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[ EN 200 ]
Objects do not tell one story only. On the contrary, they can be prompted to tell many other different stories. It is the way we perceive the collection and the questions it raises what gives meaning to the objects and build out each of their stories.
This exhibition contains notable pieces grouped by different themes. It presents our first national symbols, significant manuscripts of the country and a series of objects that transformed reality.
The exhibition also presents the story of how the technique of the image changed—from painting to photography. Some objects relate to entertainment and death, essential aspects of the human experience.
And there are objects associated with the working classes, who have not been frequent protagonists in these galleries.
Many items were once exhibited to illustrate a chronological perspective of the nation’s history, but they are now presented in a different way. Other items barely made it to the galleries at all, and they are now finding their place.
This exhibition is an invitation to visit our collection, to interpret it, to enjoy its beauty, its treasures, its power— its aura.
This is not another museum for Argentine history. This is a museum of Greatest Hits.
[ EN 201 ]
Essential Argentine texts handwritten by their authors: Disertación jurídica sobre el servicio personal de los Indios en general, y sobre el particular de Yanaconas y Mitarios, a documentary work by Mariano Moreno; El Gaucho Martín Fierro, a poem about the famous gaucho by José Hernández; Perfiles, a biographical work by Juana Manuela Gorriti; and a draft of the novel Adán Buenosayres and its book VII entitled Viaje a la Oscura Ciudad de Cacodelphia, a parody novel by Leopoldo Marechal. Four highly valuable works which left a mark on their time and times to follow.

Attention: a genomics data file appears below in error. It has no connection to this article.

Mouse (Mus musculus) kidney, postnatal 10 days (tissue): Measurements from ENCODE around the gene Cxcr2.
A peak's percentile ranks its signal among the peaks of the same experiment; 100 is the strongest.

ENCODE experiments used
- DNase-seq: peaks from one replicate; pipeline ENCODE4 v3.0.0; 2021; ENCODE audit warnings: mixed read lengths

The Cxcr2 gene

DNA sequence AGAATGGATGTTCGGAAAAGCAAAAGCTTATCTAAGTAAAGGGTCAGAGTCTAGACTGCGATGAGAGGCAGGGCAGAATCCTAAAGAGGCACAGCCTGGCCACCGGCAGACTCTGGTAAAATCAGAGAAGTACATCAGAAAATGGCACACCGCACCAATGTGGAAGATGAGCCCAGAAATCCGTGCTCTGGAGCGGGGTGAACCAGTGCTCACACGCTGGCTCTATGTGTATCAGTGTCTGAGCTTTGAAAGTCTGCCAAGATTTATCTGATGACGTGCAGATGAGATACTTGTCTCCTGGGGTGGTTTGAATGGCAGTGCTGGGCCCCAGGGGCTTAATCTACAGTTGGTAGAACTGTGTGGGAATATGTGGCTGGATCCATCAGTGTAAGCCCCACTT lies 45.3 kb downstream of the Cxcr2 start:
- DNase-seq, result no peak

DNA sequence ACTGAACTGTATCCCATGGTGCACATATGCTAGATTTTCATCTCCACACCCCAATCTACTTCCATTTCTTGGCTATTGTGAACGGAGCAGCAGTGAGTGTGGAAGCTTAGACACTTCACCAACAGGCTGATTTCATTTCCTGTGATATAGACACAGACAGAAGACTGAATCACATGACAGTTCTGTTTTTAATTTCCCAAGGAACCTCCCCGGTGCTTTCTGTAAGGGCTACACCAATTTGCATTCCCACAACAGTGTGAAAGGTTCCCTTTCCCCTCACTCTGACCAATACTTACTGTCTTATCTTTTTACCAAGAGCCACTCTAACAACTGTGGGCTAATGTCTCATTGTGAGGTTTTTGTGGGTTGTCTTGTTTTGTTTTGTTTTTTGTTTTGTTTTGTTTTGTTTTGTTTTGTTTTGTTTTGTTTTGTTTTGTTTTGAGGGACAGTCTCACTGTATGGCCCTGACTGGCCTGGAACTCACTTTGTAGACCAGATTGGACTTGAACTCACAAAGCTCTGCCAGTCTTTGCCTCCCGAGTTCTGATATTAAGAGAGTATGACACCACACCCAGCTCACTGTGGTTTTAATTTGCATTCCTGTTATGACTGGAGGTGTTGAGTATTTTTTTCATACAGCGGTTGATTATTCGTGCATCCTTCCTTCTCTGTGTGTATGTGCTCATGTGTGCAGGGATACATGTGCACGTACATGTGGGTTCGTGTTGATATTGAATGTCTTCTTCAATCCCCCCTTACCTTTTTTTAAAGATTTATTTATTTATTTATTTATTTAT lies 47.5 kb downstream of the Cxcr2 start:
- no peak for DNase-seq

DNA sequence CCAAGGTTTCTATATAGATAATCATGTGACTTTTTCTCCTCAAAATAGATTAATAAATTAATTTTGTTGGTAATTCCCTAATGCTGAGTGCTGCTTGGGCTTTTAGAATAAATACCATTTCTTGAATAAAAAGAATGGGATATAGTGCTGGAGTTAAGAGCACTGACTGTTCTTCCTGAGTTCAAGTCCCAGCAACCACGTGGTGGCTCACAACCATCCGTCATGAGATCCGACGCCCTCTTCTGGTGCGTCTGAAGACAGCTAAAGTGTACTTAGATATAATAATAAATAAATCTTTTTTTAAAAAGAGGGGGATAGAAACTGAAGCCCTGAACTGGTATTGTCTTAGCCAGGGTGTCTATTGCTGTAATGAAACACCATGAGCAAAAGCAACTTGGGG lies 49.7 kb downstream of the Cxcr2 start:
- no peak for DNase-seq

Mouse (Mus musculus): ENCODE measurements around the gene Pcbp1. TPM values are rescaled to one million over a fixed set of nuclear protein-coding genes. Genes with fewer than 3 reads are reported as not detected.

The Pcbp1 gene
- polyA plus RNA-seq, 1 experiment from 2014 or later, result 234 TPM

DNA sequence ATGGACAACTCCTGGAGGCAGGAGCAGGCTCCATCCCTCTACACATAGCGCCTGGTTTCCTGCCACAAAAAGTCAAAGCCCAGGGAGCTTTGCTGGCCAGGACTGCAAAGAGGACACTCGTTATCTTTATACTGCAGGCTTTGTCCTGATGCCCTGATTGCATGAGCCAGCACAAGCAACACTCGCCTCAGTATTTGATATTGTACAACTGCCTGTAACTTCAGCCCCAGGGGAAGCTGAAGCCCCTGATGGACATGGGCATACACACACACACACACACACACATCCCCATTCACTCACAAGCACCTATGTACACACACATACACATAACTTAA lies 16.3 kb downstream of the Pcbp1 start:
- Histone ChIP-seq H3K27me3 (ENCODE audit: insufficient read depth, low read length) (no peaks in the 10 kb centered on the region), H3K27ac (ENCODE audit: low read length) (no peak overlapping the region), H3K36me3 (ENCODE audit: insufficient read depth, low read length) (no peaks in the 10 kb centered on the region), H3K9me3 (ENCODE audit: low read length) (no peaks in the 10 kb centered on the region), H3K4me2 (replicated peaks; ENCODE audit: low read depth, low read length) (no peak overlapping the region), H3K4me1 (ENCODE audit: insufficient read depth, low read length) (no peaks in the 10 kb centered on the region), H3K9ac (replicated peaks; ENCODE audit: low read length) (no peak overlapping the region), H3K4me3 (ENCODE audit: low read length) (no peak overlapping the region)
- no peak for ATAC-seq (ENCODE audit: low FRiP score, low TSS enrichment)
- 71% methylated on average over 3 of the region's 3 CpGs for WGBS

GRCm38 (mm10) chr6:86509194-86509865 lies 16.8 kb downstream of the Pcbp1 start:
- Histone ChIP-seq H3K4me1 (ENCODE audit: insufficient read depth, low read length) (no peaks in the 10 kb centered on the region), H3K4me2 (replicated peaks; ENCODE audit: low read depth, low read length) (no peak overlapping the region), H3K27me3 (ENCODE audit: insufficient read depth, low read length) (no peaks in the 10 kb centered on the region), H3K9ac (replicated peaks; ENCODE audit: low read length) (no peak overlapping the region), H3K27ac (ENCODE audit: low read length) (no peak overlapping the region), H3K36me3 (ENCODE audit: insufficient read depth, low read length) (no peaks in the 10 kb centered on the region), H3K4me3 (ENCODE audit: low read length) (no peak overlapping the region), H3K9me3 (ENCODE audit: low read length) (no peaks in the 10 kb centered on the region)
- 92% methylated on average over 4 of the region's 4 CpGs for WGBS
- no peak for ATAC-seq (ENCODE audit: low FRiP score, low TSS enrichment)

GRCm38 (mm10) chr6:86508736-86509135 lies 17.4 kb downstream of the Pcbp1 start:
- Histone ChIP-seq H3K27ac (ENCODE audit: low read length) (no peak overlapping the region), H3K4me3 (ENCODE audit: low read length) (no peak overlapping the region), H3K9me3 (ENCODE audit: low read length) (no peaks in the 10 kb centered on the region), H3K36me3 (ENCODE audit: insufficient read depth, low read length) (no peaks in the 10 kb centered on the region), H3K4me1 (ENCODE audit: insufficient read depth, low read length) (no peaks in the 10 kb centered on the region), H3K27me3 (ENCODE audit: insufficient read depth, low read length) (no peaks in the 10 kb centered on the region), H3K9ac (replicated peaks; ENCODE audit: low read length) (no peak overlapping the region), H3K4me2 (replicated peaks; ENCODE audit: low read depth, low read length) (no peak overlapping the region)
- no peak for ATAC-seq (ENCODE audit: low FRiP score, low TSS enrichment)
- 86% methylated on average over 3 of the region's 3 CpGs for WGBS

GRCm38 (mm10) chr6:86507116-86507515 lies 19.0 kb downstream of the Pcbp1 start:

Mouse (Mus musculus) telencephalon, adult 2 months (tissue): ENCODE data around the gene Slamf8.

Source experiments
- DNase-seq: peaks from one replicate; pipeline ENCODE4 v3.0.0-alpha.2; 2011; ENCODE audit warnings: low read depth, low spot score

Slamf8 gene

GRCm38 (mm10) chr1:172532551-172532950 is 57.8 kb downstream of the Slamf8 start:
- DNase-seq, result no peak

[ EN 202 ]
The History of Image
The desire to portray oneselves and leave a printed record of our daily life and surroundings is part of human history.
Nowadays, taking pictures is quite simple and it is hard to imagine a world without them. But it was not always that simple.
The methods of producing images, not only photographs, changed throughout the years: from paintings, to printed engravings, daguerreotypes, ambrotypes, cyanotypes, gelatin silver prints, and photographs, among others.
[ EN 203 ]
Representative pieces used as tools for carving an identity.
Identification at a glance.
Pieces of fabric, written papers and a painted copper plate – items that cease to be mere elements to become symbols of union.
[ EN 204 ]
Sound and Game
Music and games are an invitation to gather.
When a guitar is played, people come together around its music.
In social gatherings, pulperías*, wars, and parties, music and games appear throughout history as essential and frequent elements.
A king’s domino, a graphophone, a military drum or a leader’s chess set.
All these objects, taken from different historical moments, refer to pleasure, leisure and entertainment.
*Typical Hispano-American colonial stores and dining facilities, usually with board games.
[ EN 205 ]
Objects That Changed History
All the objects in the collection are important. They were preserved for their significance in remembering and understanding the past in our country.
But some of them, a few, have a distinctive feature: they were part of key turning points in history.
[ EN 206 ]
Objects That Almost Changed History
It is common to hear the question of how things would have been if this or that had happened. These objects serve as a starting point for that counterfactual exercise.
[ EN 207 ]
At first glance, the museum has a clear class distinction.
A considerable part of its objects belonged to governors, military officers, and other men and women from high society. In other words, a minority. However, when we take a closer look, other actors come into the scene.
People from lower classes are presented in three ways: in images that were made of them, in objects that belonged to them, or as the anonymous manufacturers of other objects.
In this road, we discover men and women whose names and lives are barely known but who are a fundamental part of Argentine history.
[ EN 208 ]
Dealing with death is one of the keys of human existence.
Commemorations, memorials, eulogies, wills, grief—multiple ways of keeping alive the memory of those who are gone.
Those who die, also unite and divide. They move and teach. They may be admired or hated, but they are not forgotten.